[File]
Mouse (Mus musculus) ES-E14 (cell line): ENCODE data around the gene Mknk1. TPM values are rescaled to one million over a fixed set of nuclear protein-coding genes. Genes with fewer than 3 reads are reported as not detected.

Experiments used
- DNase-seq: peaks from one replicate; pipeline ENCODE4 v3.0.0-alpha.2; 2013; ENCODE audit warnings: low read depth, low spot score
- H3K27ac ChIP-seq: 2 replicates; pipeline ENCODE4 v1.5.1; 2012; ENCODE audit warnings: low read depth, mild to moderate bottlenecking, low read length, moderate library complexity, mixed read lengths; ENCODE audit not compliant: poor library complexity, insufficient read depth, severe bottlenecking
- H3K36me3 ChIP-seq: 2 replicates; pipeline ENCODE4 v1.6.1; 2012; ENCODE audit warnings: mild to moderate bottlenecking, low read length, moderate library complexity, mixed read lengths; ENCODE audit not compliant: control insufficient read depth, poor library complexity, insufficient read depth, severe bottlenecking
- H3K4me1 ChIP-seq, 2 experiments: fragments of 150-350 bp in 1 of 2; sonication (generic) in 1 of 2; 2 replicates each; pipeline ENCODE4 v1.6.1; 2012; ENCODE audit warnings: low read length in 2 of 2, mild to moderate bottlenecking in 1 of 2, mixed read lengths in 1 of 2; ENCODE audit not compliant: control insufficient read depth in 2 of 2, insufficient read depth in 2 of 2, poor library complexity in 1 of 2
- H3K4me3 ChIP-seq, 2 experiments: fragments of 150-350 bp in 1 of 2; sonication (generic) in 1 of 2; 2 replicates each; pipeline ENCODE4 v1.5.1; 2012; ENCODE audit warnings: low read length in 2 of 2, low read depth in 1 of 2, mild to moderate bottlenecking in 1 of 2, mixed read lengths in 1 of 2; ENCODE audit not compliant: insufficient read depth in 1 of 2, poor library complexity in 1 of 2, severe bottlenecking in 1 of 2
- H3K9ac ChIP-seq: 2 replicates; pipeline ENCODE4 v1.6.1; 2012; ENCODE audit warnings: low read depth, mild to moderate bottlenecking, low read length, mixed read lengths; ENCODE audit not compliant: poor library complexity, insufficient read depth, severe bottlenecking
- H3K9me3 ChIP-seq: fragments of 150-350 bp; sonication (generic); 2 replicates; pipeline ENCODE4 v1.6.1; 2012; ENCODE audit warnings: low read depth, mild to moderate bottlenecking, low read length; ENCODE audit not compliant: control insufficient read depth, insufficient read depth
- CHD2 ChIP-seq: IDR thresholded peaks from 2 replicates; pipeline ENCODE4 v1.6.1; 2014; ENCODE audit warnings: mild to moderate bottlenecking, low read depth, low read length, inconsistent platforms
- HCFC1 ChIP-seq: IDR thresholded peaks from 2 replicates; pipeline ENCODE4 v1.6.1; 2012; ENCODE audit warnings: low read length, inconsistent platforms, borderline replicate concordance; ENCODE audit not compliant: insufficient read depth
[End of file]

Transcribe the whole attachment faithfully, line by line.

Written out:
Mouse (Mus musculus) ES-E14 (cell line): ENCODE data around the gene Mknk1. TPM values are rescaled to one million over a fixed set of nuclear protein-coding genes. Genes with fewer than 3 reads are reported as not detected.

Experiments used
- DNase-seq: peaks from one replicate; pipeline ENCODE4 v3.0.0-alpha.2; 2013; ENCODE audit warnings: low read depth, low spot score
- H3K27ac ChIP-seq: 2 replicates; pipeline ENCODE4 v1.5.1; 2012; ENCODE audit warnings: low read depth, mild to moderate bottlenecking, low read length, moderate library complexity, mixed read lengths; ENCODE audit not compliant: poor library complexity, insufficient read depth, severe bottlenecking
- H3K36me3 ChIP-seq: 2 replicates; pipeline ENCODE4 v1.6.1; 2012; ENCODE audit warnings: mild to moderate bottlenecking, low read length, moderate library complexity, mixed read lengths; ENCODE audit not compliant: control insufficient read depth, poor library complexity, insufficient read depth, severe bottlenecking
- H3K4me1 ChIP-seq, 2 experiments: fragments of 150-350 bp in 1 of 2; sonication (generic) in 1 of 2; 2 replicates each; pipeline ENCODE4 v1.6.1; 2012; ENCODE audit warnings: low read length in 2 of 2, mild to moderate bottlenecking in 1 of 2, mixed read lengths in 1 of 2; ENCODE audit not compliant: control insufficient read depth in 2 of 2, insufficient read depth in 2 of 2, poor library complexity in 1 of 2
- H3K4me3 ChIP-seq, 2 experiments: fragments of 150-350 bp in 1 of 2; sonication (generic) in 1 of 2; 2 replicates each; pipeline ENCODE4 v1.5.1; 2012; ENCODE audit warnings: low read length in 2 of 2, low read depth in 1 of 2, mild to moderate bottlenecking in 1 of 2, mixed read lengths in 1 of 2; ENCODE audit not compliant: insufficient read depth in 1 of 2, poor library complexity in 1 of 2, severe bottlenecking in 1 of 2
- H3K9ac ChIP-seq: 2 replicates; pipeline ENCODE4 v1.6.1; 2012; ENCODE audit warnings: low read depth, mild to moderate bottlenecking, low read length, mixed read lengths; ENCODE audit not compliant: poor library complexity, insufficient read depth, severe bottlenecking
- H3K9me3 ChIP-seq: fragments of 150-350 bp; sonication (generic); 2 replicates; pipeline ENCODE4 v1.6.1; 2012; ENCODE audit warnings: low read depth, mild to moderate bottlenecking, low read length; ENCODE audit not compliant: control insufficient read depth, insufficient read depth
- CHD2 ChIP-seq: IDR thresholded peaks from 2 replicates; pipeline ENCODE4 v1.6.1; 2014; ENCODE audit warnings: mild to moderate bottlenecking, low read depth, low read length, inconsistent platforms
- HCFC1 ChIP-seq: IDR thresholded peaks from 2 replicates; pipeline ENCODE4 v1.6.1; 2012; ENCODE audit warnings: low read length, inconsistent platforms, borderline replicate concordance; ENCODE audit not compliant: insufficient read depth